Beware! Financial protection agency shuts down shady credit repair outfit
A sign leans against a chair during a speech by Consumer Finance Protection Bureau (CFPB) director Richard Cordray. The sign references companies that deceive consumers, like the alleged "credit repair bureau" called Prime Marketing Holdings. The CFPB is currently under attack by the Trump administration. | Steve Helber/AP

WASHINGTON—The Consumer Financial Protection Bureau, which has spent its existence recovering money that financiers fleeced from consumers during and after the Great Recession, has now gone step further: It’s shut a shady credit repair outfit down.

In an August 30 federal court consent decree, Prime Marketing Holdings, a so-called credit repair bureau in Van Nuys, Calif., agreed to get out and stay out of the credit repair business. So did its “officers, agents, servants, attorneys and employees.”

Prime Marketing Holdings “charged illegal advance fees and misled consumers about the cost and effectiveness of its services and the nature of its money-back guarantee,” CFPB summarized.

CFPB, established under the Dodd-Frank financial reform law following the crash, collected a $150,000 fine. The court papers show the credit bureau overcharged more than 50,000 consumers more than $20 million, but returned only $1.5 million so far.  The company also agreed to tell the agency and the court within 30 days how much more money it plans to return to consumers.

“We are taking action to shut down a company that deceived consumers into paying for credit repair services that did not live up to the company’s promises,” agency Director Richard Cordray said in a statement. “We remain committed to taking action against companies that mislead consumers into paying illegal fees with false promises.”

The credit “repair” industry has profited from consumers who fell into debt during the financier-caused crash. But this outfit overcharged consumers – often docking them $89.99 each per month on top of an illegal initial advance fee – while lying about its inability to improve their credit scores.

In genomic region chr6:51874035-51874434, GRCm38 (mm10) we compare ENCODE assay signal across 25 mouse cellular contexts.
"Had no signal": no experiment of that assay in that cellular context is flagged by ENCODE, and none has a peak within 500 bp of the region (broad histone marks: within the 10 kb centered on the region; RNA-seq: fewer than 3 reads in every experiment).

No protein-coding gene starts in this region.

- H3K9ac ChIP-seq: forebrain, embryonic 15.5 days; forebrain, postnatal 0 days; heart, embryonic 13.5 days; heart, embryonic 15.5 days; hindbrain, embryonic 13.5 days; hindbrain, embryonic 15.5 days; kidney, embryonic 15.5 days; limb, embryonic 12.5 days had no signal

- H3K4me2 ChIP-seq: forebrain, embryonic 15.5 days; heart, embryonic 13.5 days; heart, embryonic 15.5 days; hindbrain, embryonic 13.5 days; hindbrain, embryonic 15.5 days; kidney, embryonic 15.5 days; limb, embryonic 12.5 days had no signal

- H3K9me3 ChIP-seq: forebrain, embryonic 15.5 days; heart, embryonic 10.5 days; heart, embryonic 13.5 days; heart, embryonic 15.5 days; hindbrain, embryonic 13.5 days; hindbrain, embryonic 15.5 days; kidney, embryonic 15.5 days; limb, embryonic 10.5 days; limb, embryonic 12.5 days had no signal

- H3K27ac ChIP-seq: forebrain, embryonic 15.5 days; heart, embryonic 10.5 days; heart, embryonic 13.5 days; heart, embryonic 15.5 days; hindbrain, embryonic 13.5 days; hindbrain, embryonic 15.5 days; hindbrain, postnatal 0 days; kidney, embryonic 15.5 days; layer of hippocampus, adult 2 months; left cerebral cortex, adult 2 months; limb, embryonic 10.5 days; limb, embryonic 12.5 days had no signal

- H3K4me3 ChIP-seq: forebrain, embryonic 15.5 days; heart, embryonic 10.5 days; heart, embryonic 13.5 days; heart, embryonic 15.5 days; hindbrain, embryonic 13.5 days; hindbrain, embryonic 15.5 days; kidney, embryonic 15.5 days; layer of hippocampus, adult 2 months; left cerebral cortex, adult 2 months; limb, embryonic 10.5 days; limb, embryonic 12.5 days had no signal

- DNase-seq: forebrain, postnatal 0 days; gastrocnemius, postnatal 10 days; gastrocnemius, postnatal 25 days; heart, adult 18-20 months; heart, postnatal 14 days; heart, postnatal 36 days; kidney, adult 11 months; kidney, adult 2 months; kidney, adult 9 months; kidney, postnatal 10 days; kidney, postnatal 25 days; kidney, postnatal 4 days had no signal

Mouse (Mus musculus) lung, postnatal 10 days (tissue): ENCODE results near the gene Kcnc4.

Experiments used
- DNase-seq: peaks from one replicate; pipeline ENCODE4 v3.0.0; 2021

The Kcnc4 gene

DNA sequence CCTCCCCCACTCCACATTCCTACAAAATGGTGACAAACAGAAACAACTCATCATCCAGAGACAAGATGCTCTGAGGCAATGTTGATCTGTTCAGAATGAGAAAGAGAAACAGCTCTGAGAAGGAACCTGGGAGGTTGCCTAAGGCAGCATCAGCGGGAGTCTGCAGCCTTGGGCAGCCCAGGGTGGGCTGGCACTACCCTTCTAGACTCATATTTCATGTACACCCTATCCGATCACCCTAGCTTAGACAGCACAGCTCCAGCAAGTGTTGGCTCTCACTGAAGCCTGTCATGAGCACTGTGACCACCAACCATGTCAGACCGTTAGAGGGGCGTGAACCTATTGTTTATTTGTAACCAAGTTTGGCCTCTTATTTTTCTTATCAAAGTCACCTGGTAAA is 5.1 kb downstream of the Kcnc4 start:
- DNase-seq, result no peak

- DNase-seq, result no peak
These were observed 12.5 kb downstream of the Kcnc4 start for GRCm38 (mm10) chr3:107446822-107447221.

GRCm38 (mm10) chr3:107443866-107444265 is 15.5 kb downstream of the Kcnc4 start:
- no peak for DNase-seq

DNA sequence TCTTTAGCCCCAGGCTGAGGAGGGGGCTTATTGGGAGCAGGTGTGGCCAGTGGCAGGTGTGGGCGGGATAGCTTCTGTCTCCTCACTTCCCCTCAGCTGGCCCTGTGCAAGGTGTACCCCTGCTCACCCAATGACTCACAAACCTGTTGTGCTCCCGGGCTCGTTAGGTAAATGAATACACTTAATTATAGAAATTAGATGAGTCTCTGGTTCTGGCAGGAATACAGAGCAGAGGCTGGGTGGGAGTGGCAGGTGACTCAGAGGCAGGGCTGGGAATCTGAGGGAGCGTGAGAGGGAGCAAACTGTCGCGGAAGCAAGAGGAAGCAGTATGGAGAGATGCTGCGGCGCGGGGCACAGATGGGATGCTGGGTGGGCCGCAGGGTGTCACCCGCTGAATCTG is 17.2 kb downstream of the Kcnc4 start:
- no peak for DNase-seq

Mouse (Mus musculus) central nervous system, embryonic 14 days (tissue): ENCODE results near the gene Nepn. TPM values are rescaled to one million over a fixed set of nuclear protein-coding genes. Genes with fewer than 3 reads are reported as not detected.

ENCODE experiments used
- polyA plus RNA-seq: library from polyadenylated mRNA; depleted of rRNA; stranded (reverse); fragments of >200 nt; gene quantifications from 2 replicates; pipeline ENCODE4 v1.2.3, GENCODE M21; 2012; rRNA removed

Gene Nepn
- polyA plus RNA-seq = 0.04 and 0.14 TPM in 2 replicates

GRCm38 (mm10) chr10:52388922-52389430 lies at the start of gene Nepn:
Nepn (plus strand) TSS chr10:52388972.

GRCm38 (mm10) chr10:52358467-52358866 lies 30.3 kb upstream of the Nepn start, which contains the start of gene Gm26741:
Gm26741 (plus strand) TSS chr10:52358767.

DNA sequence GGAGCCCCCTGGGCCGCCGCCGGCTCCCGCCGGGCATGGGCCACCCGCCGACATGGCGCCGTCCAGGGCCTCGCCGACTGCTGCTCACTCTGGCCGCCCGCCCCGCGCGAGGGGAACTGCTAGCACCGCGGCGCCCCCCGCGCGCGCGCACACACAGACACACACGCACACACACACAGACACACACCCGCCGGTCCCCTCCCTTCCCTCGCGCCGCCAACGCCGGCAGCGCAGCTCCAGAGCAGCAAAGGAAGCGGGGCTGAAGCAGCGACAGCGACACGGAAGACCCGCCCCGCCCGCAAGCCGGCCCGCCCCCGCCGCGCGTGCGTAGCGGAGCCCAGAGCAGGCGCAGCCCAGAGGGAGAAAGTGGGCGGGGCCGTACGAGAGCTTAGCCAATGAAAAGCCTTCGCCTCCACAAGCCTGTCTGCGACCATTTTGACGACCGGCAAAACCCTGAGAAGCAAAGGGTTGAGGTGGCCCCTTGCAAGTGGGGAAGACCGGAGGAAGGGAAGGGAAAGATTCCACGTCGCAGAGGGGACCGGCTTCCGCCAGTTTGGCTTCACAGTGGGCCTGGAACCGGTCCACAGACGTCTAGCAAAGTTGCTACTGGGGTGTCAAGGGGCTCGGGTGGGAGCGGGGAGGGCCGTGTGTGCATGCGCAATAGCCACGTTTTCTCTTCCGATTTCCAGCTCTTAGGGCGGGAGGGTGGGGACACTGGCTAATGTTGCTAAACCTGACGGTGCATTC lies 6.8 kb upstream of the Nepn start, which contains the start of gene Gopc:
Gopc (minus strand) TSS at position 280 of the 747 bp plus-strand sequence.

It also “misrepresented and failed to disclose the limitations of its money-back guarantee,” the court papers said, and lied to consumers about its fees during sales calls. “These practices violated the Dodd-Frank Wall Street Reform and Consumer Protection Act and the telemarketing sales rule,” the federal government previously imposed.

Despite the shutdown, and other successes in the last six years that have recouped more than $12 billion for consumers, Congress’ ruling Republicans want to reduce CFPB’s powers to protect consumers and recover their money. Over the objections of the Americans for Financial Reform, unions and consumer groups, the GOP House majority pushed through legislation to emasculate the bureau.

Their legislation “would repeal the CFPB’s authority to stop abusive acts and practices in consumer finance by literally striking the prohibition on abusive acts and practices from the U.S. Code,” AFR told the House Financial Services Committee earlier this year.

“Consumer advocates are watching with horror as Congress works to unravel, piece by piece, many long-standing consumer protections, taking actions that favor big industry over the little guy. With the backing of industry, federal legislators are attacking rules that protect seniors from rip-offs and scams and blocking agencies from using their powers to prevent illegal activity or set sensible safety standards,” adds Sally Greenberg, executive director of the National Consumers League.


CONTRIBUTOR

Mark Gruenberg
Mark Gruenberg

Mark Gruenberg is head of the Washington, D.C., bureau of the People's World. He is also the editor of Press Associates Inc. (PAI), a union news service in Washington, D.C.   Gruenberg has been editor-in-chief of PAI since 1999. Previously, he worked as Washington correspondent for the Ottaway News Service, as Port Jarvis bureau chief for the Middletown NY Times Herald Record, and as a researcher and writer for the Congressional Quarterly. Mark obtained his BA in public policy from the University of Chicago and worked as the University of Chicago correspondent for the Chicago Daily News.

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